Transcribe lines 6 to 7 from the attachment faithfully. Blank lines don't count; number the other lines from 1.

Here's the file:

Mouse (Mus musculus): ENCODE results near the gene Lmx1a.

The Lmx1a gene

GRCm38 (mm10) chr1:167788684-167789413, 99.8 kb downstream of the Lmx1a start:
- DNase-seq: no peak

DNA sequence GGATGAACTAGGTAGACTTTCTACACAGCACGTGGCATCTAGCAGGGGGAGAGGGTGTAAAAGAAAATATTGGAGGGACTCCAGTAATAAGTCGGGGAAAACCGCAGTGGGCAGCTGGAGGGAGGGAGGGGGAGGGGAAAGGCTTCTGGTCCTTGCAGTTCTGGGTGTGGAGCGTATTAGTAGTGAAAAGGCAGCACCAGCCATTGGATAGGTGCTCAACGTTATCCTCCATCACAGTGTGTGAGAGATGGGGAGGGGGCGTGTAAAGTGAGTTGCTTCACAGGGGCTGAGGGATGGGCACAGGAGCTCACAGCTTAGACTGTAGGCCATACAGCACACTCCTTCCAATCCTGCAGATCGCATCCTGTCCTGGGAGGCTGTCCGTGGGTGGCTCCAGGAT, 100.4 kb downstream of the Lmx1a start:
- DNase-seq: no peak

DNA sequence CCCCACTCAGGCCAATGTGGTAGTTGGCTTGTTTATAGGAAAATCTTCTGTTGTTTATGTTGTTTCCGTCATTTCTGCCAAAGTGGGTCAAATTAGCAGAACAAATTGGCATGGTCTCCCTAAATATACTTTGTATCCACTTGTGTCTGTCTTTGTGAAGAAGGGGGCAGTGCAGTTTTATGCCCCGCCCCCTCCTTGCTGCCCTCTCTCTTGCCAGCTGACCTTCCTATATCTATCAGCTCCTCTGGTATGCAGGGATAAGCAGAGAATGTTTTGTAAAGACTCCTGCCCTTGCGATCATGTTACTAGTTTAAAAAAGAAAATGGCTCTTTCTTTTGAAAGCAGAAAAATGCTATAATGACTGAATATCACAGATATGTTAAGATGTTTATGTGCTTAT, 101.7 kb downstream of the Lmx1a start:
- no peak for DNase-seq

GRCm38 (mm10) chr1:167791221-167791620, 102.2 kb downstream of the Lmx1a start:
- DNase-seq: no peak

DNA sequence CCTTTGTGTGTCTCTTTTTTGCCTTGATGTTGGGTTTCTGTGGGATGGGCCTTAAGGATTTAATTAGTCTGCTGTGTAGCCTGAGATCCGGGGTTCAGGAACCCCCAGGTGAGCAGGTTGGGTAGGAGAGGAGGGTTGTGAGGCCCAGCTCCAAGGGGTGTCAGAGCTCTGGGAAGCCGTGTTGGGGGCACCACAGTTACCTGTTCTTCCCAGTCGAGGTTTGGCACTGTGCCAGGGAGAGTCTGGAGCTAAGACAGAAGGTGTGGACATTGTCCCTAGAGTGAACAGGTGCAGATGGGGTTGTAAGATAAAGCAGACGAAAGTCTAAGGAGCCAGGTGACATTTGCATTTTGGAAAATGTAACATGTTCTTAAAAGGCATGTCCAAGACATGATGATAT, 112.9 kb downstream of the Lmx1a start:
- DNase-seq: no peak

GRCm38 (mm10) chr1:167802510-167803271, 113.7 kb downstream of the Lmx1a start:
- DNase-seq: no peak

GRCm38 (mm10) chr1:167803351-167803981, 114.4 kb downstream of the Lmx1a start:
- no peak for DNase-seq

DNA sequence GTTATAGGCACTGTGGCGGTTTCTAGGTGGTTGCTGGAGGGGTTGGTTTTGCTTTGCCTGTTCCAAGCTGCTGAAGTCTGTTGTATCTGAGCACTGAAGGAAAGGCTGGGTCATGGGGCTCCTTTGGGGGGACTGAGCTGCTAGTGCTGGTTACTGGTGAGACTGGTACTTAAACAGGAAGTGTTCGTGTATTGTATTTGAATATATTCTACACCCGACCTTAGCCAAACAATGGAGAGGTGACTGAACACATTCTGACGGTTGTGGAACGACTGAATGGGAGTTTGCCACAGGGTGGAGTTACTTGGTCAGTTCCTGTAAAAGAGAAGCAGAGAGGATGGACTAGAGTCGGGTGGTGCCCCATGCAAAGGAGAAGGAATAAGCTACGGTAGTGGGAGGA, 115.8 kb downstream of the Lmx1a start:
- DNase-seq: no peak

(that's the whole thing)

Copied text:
- DNase-seq: no peak

DNA sequence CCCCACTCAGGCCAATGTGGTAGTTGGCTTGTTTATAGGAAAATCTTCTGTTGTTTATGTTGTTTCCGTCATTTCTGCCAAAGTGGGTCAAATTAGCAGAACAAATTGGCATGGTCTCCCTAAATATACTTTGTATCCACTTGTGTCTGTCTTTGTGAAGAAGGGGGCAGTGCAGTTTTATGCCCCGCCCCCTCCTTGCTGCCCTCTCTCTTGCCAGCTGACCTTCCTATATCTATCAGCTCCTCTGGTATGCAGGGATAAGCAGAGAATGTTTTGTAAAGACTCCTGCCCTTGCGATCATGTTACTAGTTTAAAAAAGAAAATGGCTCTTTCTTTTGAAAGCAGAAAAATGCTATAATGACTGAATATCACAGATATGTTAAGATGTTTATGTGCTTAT, 101.7 kb downstream of the Lmx1a start: